Absalom NL, Liao VWY, Johannesen KMH, Gardella E, Jacobs J, Lesca G, Gokce-Samar Z, Arzimanoglou A, Zeidler S, Striano P, Meyer P, Benkel-Herrenbrueck I, Mero IL, Rummel J, Chebib M, Møller RS, Ahring PK. Gain-of-function and loss-of-function GABRB3 variants lead to distinct clinical phenotypes in patients with developmental and epileptic encephalopathies. Nat Commun. 2022 Apr 5;13(1):1822. doi: 10.1038/s41467-022-29280-x. PMID: 35383156; PMCID: PMC8983652.
Many patients with developmental and epileptic encephalopathies present with variants in genes coding for GABAA receptors. These variants are presumed to cause loss-of-function receptors leading to reduced neuronal GABAergic activity. Yet, patients with GABAA receptor variants have diverse clinical phenotypes and many are refractory to treatment despite the availability of drugs that enhance GABAergic activity. Here we show that 44 pathogenic GABRB3 missense variants segregate into gain-of-function and loss-of-function groups and respective patients display distinct clinical phenotypes. The gain-of-function cohort (n = 27 patients) presented with a younger age of seizure onset, higher risk of severe intellectual disability, focal seizures at onset, hypotonia, and lower likelihood of seizure freedom in response to treatment. Febrile seizures at onset are exclusive to the loss-of-function cohort (n = 47 patients). Overall, patients with GABRB3 variants that increase GABAergic activity have more severe developmental and epileptic encephalopathies. This paradoxical finding challenges our current understanding of the GABAergic system in epilepsy and how patients should be treated.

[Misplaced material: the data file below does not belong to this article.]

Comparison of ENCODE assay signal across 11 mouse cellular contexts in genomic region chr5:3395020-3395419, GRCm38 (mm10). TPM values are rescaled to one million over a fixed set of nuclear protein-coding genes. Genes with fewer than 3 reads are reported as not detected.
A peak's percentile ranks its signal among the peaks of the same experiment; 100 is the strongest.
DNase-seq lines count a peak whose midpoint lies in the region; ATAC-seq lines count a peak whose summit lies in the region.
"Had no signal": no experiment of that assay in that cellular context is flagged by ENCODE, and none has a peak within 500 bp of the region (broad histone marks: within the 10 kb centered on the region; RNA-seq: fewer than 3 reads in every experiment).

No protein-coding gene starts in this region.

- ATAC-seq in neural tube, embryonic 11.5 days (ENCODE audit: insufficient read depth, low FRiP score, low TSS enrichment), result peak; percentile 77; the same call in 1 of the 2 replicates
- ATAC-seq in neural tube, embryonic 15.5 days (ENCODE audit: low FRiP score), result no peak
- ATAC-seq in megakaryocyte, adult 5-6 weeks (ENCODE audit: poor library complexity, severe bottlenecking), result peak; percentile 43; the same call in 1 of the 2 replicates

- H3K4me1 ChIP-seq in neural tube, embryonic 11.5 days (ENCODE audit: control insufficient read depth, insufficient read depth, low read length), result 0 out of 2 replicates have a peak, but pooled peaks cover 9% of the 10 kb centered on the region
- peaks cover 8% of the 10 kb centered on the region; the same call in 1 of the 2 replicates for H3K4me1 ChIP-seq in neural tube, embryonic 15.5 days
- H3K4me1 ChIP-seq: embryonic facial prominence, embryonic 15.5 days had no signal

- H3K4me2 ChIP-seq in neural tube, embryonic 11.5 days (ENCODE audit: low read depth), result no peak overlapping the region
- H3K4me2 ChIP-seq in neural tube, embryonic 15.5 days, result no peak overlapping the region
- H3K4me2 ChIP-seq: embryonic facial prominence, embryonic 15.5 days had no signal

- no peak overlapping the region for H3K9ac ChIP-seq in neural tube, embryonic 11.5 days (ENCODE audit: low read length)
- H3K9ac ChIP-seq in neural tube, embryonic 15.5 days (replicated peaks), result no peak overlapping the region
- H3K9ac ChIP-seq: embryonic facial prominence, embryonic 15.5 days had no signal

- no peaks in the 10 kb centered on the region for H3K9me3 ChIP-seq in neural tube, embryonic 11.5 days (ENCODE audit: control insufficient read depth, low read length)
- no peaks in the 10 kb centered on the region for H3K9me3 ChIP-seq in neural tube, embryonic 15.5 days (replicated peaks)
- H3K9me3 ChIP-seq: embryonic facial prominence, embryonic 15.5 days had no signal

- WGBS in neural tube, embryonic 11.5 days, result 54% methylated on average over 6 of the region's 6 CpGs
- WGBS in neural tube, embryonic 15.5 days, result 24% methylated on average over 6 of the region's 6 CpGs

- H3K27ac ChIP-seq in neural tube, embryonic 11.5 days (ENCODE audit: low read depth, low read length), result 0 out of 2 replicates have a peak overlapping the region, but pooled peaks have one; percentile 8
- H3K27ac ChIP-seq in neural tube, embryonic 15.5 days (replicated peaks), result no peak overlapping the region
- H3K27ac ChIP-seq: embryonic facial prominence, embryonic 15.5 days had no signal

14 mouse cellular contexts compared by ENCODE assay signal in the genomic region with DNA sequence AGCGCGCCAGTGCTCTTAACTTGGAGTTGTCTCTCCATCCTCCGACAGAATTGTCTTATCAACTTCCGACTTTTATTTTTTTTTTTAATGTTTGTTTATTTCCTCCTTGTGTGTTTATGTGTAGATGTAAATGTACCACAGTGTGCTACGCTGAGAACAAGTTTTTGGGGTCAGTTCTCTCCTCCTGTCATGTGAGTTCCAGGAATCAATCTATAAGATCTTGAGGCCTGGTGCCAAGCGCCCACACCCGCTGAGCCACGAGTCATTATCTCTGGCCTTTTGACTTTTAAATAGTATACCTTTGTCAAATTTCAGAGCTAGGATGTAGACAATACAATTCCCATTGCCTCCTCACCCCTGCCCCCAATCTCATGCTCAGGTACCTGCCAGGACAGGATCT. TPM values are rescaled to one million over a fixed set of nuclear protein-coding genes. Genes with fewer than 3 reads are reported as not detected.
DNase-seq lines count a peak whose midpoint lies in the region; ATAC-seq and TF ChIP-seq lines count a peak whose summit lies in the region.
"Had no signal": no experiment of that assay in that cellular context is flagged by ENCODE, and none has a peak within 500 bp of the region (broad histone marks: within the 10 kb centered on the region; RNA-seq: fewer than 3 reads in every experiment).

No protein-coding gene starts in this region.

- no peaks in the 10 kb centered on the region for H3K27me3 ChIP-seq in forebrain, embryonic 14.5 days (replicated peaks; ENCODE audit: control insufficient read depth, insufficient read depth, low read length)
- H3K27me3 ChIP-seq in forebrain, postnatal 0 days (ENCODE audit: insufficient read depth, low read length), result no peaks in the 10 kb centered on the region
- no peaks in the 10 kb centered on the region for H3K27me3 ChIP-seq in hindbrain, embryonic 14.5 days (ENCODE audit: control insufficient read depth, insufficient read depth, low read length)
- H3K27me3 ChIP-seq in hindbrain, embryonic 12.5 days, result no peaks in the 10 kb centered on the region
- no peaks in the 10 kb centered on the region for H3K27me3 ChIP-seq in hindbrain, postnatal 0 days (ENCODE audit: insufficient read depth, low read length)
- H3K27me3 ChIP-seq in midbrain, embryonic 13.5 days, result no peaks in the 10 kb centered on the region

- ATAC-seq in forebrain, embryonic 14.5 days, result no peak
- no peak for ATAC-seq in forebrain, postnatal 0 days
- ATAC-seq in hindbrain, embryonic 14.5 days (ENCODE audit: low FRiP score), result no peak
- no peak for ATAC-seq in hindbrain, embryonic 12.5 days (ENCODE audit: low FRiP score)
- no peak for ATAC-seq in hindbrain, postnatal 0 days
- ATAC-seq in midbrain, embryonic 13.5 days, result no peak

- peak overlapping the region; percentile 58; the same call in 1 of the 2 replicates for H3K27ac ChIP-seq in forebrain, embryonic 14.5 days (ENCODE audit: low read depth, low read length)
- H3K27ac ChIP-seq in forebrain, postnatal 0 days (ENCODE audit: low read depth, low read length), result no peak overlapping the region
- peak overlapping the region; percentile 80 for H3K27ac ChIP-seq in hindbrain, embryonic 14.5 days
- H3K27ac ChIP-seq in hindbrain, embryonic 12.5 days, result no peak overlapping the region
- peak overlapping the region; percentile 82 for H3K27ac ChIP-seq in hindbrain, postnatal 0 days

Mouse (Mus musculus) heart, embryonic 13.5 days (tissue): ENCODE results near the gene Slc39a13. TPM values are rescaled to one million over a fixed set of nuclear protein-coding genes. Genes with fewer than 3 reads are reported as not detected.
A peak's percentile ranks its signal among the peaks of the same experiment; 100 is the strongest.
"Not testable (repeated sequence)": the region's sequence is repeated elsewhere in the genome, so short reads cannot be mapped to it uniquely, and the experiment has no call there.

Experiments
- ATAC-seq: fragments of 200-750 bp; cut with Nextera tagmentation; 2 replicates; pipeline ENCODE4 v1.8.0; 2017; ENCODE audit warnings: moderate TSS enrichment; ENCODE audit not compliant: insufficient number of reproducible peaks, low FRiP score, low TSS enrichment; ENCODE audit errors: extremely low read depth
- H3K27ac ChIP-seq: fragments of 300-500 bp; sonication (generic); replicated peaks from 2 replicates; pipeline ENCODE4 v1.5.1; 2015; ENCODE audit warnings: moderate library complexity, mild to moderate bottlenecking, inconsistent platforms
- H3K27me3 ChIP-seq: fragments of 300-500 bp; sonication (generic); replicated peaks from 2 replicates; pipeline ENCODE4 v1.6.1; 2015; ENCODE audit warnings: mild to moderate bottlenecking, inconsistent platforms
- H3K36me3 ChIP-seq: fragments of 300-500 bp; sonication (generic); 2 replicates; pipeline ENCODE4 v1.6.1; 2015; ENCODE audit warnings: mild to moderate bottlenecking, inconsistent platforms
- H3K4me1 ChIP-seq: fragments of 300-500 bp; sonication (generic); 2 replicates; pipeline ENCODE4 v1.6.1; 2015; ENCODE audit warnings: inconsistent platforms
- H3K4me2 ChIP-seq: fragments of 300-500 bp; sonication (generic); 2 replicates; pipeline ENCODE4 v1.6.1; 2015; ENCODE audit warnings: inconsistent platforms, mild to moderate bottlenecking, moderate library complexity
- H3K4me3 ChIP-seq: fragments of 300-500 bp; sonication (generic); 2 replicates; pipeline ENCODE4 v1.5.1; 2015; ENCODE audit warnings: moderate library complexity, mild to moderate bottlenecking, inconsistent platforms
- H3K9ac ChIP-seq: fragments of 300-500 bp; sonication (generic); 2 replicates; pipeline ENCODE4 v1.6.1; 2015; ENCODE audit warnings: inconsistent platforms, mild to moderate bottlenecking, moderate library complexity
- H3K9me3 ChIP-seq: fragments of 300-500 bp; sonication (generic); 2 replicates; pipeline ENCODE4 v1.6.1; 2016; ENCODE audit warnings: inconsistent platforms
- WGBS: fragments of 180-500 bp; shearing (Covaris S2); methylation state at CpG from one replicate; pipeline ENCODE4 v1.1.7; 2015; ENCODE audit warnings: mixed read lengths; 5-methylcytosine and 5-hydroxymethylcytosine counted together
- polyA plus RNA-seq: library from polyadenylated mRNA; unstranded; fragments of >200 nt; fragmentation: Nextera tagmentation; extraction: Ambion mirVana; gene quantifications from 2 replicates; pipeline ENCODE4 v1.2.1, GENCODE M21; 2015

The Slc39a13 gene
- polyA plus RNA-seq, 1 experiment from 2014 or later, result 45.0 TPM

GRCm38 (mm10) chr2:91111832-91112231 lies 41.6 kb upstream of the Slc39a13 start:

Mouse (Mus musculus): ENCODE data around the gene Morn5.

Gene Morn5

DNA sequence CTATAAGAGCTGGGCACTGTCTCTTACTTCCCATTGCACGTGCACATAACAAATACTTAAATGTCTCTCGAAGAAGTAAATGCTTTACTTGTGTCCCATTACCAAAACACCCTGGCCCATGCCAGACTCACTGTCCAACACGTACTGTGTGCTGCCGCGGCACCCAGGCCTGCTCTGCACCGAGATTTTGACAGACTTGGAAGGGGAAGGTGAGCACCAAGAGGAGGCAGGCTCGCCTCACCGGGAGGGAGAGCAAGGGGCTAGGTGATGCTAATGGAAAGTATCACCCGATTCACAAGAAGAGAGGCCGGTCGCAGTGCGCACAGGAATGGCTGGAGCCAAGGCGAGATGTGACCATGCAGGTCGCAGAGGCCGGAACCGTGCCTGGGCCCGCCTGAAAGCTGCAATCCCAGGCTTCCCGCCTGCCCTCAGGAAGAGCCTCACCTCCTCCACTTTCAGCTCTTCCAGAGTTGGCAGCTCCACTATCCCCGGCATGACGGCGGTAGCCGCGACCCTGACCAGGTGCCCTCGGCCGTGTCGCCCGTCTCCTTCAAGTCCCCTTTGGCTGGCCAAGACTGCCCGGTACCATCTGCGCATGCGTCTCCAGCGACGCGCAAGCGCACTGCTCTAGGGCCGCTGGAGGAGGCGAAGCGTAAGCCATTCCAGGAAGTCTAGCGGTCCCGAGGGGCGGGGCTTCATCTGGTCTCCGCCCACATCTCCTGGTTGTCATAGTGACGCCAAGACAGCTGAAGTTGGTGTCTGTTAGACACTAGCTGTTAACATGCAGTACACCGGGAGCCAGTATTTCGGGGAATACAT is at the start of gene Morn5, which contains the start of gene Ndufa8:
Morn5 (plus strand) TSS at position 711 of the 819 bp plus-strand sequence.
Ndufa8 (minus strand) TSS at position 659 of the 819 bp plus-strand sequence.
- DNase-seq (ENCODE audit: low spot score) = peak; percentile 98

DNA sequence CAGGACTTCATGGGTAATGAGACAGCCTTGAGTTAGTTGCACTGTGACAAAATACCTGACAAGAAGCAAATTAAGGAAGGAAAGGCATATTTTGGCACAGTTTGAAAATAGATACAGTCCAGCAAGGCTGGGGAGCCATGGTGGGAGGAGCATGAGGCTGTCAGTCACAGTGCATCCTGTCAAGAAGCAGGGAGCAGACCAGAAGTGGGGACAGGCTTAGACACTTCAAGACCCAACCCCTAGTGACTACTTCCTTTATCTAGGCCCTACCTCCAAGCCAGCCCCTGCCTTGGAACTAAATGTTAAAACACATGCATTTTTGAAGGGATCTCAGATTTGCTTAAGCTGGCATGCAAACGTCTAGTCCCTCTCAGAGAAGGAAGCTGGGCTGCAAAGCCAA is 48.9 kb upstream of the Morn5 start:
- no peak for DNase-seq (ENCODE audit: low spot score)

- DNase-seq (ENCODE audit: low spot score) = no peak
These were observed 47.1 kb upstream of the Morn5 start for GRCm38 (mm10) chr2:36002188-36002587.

Møller RS, Wuttke TV, Helbig I, Marini C, Johannesen KM, Brilstra EH, Vaher U, Borggraefe I, Talvik I, Talvik T, Kluger G, Francois LL, Lesca G, de Bellescize J, Blichfeldt S, Chatron N, Holert N, Jacobs J, Swinkels M, Betzler C, Syrbe S, Nikanorova M, Myers CT, Larsen LH, Vejzovic S, Pendziwiat M, von Spiczak S, Hopkins S, Dubbs H, Mang Y, Mukhin K, Holthausen H, van Gassen KL, Dahl HA, Tommerup N, Mefford HC, Rubboli G, Guerrini R, Lemke JR, Lerche H, Muhle H, Maljevic S. Mutations in GABRB3: From febrile seizures to epileptic encephalopathies. Neurology. 2017 Jan 31;88(5):483-492. doi: 10.1212/WNL.0000000000003565. Epub 2017 Jan 4. PMID: 28053010; PMCID: PMC5278942.
Objective: To examine the role of mutations in GABRB3 encoding the β3 subunit of the GABAA receptor in individual patients with epilepsy with regard to causality, the spectrum of genetic variants, their pathophysiology, and associated phenotypes.
Methods: We performed massive parallel sequencing of GABRB3 in 416 patients with a range of epileptic encephalopathies and childhood-onset epilepsies and recruited additional patients with epilepsy with GABRB3 mutations from other research and diagnostic programs.
Results: We identified 22 patients with heterozygous mutations in GABRB3, including 3 probands from multiplex families. The phenotypic spectrum of the mutation carriers ranged from simple febrile seizures, genetic epilepsies with febrile seizures plus, and epilepsy with myoclonic-atonic seizures to West syndrome and other types of severe, early-onset epileptic encephalopathies. Electrophysiologic analysis of 7 mutations in Xenopus laevis oocytes, using coexpression of wild-type or mutant β3, together with α5 and γ2s subunits and an automated 2-microelectrode voltage-clamp system, revealed reduced GABA-induced current amplitudes or GABA sensitivity for 5 of 7 mutations.
Conclusions: Our results indicate that GABRB3 mutations are associated with a broad phenotypic spectrum of epilepsies and that reduced receptor function causing GABAergic disinhibition represents the relevant disease mechanism.